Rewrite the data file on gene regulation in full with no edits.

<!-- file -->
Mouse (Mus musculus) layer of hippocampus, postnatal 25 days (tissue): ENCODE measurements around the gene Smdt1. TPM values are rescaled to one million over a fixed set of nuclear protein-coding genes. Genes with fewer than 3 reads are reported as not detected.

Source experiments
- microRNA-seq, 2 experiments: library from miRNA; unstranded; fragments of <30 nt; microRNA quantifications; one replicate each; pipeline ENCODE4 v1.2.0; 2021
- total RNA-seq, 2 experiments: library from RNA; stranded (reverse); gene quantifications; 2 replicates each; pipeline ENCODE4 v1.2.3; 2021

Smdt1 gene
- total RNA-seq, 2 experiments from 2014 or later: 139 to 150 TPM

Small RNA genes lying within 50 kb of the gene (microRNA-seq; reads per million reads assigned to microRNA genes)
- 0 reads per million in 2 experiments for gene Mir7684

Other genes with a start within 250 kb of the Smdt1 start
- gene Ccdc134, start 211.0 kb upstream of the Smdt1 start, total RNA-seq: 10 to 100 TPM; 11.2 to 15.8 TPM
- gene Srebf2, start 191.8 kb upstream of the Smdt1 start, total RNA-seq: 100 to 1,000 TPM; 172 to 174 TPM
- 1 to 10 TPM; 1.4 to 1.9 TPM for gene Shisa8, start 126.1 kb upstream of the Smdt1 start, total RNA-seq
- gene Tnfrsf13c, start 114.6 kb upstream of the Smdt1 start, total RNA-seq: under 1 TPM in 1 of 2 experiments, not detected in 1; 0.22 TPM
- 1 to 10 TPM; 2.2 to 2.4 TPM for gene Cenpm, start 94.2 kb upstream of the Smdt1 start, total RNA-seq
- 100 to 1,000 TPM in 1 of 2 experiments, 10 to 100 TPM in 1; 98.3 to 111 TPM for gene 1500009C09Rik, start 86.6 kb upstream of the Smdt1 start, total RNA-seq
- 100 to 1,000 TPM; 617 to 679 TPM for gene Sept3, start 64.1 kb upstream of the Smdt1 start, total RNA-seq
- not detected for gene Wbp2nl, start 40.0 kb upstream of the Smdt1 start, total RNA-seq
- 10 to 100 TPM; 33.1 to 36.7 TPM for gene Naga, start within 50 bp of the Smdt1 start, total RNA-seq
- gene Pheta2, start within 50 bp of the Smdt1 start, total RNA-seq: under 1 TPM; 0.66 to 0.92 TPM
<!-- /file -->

Mouse (Mus musculus) layer of hippocampus, postnatal 25 days (tissue): ENCODE measurements around the gene Smdt1. TPM values are rescaled to one million over a fixed set of nuclear protein-coding genes. Genes with fewer than 3 reads are reported as not detected.

Source experiments
- microRNA-seq, 2 experiments: library from miRNA; unstranded; fragments of <30 nt; microRNA quantifications; one replicate each; pipeline ENCODE4 v1.2.0; 2021
- total RNA-seq, 2 experiments: library from RNA; stranded (reverse); gene quantifications; 2 replicates each; pipeline ENCODE4 v1.2.3; 2021

Smdt1 gene
- total RNA-seq, 2 experiments from 2014 or later: 139 to 150 TPM

Small RNA genes lying within 50 kb of the gene (microRNA-seq; reads per million reads assigned to microRNA genes)
- 0 reads per million in 2 experiments for gene Mir7684

Other genes with a start within 250 kb of the Smdt1 start
- gene Ccdc134, start 211.0 kb upstream of the Smdt1 start, total RNA-seq: 10 to 100 TPM; 11.2 to 15.8 TPM
- gene Srebf2, start 191.8 kb upstream of the Smdt1 start, total RNA-seq: 100 to 1,000 TPM; 172 to 174 TPM
- 1 to 10 TPM; 1.4 to 1.9 TPM for gene Shisa8, start 126.1 kb upstream of the Smdt1 start, total RNA-seq
- gene Tnfrsf13c, start 114.6 kb upstream of the Smdt1 start, total RNA-seq: under 1 TPM in 1 of 2 experiments, not detected in 1; 0.22 TPM
- 1 to 10 TPM; 2.2 to 2.4 TPM for gene Cenpm, start 94.2 kb upstream of the Smdt1 start, total RNA-seq
- 100 to 1,000 TPM in 1 of 2 experiments, 10 to 100 TPM in 1; 98.3 to 111 TPM for gene 1500009C09Rik, start 86.6 kb upstream of the Smdt1 start, total RNA-seq
- 100 to 1,000 TPM; 617 to 679 TPM for gene Sept3, start 64.1 kb upstream of the Smdt1 start, total RNA-seq
- not detected for gene Wbp2nl, start 40.0 kb upstream of the Smdt1 start, total RNA-seq
- 10 to 100 TPM; 33.1 to 36.7 TPM for gene Naga, start within 50 bp of the Smdt1 start, total RNA-seq
- gene Pheta2, start within 50 bp of the Smdt1 start, total RNA-seq: under 1 TPM; 0.66 to 0.92 TPM